The service sector contributes to 49.9% to the GDP and employs 57% of the workforce. It benefits from the country's excellent telecommunications infrastructure, which fosters investment in tele-services and the Internet. This sector has been expanding steadily. Tourism has also been growing, particularly among European travellers but the covid-19 crisis has severely impacted this dynamic. The pandemic’s impact was particularly severe on contact-intensive and mobility dependent sectors and the informal sector (IMF).

 
Breakdown of Economic Activity By Sector Agriculture Industry Services
Employment By Sector (in % of Total Employment) 30.1 13.1 56.8
Value Added (in % of GDP) 15.8 23.1 49.0
Value Added (Annual % Change) 8.2 2.9 -1.7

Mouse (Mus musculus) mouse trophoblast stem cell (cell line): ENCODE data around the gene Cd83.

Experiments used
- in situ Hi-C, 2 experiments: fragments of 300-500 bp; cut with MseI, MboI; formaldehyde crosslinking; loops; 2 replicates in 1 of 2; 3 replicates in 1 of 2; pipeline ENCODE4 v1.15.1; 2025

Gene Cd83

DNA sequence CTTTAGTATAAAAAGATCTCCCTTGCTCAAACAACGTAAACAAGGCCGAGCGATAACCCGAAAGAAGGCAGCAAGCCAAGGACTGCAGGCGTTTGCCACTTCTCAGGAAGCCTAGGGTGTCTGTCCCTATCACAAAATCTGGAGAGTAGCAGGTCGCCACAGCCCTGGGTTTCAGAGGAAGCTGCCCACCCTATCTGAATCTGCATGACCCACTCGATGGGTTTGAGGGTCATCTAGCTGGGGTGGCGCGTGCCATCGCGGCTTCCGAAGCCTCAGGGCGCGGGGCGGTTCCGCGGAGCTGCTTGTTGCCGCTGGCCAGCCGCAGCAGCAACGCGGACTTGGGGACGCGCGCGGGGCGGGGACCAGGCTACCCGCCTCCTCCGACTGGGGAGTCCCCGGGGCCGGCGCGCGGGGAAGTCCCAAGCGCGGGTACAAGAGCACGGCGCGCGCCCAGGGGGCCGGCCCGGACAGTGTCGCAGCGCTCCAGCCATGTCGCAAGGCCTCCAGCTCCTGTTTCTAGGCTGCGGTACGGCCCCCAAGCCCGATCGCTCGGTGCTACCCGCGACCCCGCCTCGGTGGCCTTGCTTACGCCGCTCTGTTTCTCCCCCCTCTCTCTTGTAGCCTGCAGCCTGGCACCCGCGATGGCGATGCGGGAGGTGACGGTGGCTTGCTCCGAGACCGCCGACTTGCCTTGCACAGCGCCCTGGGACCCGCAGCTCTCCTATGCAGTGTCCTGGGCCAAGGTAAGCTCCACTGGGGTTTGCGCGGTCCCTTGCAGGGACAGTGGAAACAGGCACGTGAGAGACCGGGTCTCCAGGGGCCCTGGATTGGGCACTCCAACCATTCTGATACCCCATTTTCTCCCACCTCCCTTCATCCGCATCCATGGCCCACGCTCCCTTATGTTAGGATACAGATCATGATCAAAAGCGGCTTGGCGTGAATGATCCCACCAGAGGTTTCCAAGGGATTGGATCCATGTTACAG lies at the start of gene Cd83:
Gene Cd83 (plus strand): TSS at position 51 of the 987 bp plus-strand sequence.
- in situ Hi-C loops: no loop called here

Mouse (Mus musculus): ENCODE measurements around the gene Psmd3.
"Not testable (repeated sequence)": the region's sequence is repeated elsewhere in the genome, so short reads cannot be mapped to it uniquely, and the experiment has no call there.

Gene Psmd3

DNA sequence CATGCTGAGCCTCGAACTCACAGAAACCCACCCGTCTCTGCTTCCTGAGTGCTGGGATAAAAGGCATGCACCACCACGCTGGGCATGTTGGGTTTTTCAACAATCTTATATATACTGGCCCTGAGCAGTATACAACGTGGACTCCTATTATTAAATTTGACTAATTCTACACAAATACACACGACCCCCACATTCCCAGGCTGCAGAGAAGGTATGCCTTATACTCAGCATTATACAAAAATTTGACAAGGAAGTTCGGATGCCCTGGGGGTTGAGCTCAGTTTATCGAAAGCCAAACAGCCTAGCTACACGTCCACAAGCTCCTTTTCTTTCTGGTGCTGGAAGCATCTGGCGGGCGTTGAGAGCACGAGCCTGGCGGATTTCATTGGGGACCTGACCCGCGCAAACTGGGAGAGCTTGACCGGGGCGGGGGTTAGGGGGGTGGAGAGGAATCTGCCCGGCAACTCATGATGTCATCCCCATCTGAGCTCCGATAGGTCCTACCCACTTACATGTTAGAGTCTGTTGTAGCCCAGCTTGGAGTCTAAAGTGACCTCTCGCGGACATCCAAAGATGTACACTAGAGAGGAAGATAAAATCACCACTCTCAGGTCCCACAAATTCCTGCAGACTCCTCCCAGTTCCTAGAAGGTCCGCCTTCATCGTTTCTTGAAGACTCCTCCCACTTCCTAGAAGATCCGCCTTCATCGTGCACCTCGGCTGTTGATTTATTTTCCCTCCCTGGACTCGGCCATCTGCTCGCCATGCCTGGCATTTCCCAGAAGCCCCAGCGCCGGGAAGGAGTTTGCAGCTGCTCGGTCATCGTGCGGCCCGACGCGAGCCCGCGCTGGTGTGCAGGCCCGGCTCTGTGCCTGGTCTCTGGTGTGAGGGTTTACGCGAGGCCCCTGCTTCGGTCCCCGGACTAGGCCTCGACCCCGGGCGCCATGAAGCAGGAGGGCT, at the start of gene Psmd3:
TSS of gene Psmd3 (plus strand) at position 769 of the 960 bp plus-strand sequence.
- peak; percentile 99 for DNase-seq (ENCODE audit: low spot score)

Source: World Bank, Latest Available Data. Because of rounding, the sum of the percentages may be smaller/greater than 100%.

 

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Indicator of Economic Freedom

Definition:

The Economic freedom index measure ten components of economic freedom, grouped into four broad categories or pillars of economic freedom: Rule of Law (property rights, freedom from corruption); Limited Government (fiscal freedom, government spending); Regulatory Efficiency (business freedom, labour freedom, monetary freedom); and Open Markets (trade freedom, investment freedom, financial freedom). Each of the freedoms within these four broad categories is individually scored on a scale of 0 to 100. A country’s overall economic freedom score is a simple average of its scores on the 10 individual freedoms.}}

Score:
58/100
World Rank:
111
Regional Rank:
16

Economic freedom in the world (interactive map)
Source: Index of Economic Freedom, Heritage Foundation

 
 

Country Risk

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Actualitzacions: September 2022